An important role in completion among neurons is played by dynamically changing the learning rates t and Th and the time constant for following the temporal (sliding) activities Tt:

    Tmaxt = max (r, meant + SD (rt)),

    T = ((Tmaxi) +) 3. 5000 + base, (6)

    Th = Ti • 0.1,

    Tt = ((Tmax1) +) 2 + b, b = 2.

    The learning time constant is a combination of a linear part; «Base» and a strongly non-linear part both rising by the increase in the temporal maximum of neural activities which prevent fast growth in weights when the temporal maximum of the activity is high. Two different «bases» are discussed in Results.

    The fact that the learning rate is decreased when the neuron is off for long time, gives the neurons the ability to learn their initial values ​​directly from the input data. The fast learning rate for the lateral (inhibitory) connections (Th = t1 x 0.1) prevents neurons to save similar patterns for a long time as the strong inhibition which is also guided by hcj de-correlates the neurons in the very early stages of learning.

    3. Evaluation criteria

    The performance of leaning was measured by various criteria. Two main goals were a high sparseness on the output and a high discrimination ability between different patches.

    3.1. Sparseness

    One of the characteristics of natural neural networks is their ability in effectively coding information. That is, the combination of activation of just a few cells is used to code amount of information. The fewer number of cells code the information, the more efficiency the network has. That is, high sparseness of the active cells on the output can be a criterion for the efficiency of the network. We have used the sparseness measurement introduced by [12]:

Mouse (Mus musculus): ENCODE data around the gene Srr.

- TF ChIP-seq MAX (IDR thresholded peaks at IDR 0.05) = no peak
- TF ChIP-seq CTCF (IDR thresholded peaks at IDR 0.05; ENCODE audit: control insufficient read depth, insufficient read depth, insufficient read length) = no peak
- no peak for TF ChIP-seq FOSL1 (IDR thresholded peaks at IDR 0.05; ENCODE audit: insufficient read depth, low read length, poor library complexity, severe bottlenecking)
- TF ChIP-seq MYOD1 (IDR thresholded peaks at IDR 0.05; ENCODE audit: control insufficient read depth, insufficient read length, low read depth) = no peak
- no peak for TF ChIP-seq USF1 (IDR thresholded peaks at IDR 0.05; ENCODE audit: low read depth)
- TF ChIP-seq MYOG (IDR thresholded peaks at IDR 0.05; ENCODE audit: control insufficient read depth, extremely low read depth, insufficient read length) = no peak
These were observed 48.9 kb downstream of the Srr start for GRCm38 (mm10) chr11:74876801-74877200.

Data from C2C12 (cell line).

S (r) ^ - (V 1 | v1 | Wv 1v12,

    | • Jn -1

    where n is the number of dimensions. The idea here is that if a vector has a value just in one of its components, the length of the vector and the value it has in the mentioned dimension are the same and their division is one. So in the case in a vector we have just one value, S (r) is one, and in other cases this value is less than one as:

    x + y +... > ^ X + y + ...

    3.2. Similarity

    We considered the cosine of angle between norms of two vectors as a criterion for similarity [3]. This value is one for parallel or similar vectors. The more two image vectors are different; the similarity factor for them is more far from 1 and closer to zero. For measuring the similarity, we divided the dot product of two vectors by the multiplication of their lengths:

    Similаrity (A, B) = A.B / 1A || B | = Cos (9) ,

    A.B = | A || B | cos (9).

    3.2.1. Similarity as a tool for countmg learned patterns

    This similarity was used as preliminary criteria for the efficiency of learning. The weight vectors of the neurons were compared one by one and the ones with high similarities were grouped together. The number of groups was considered as the number of different patterns the network has learnt.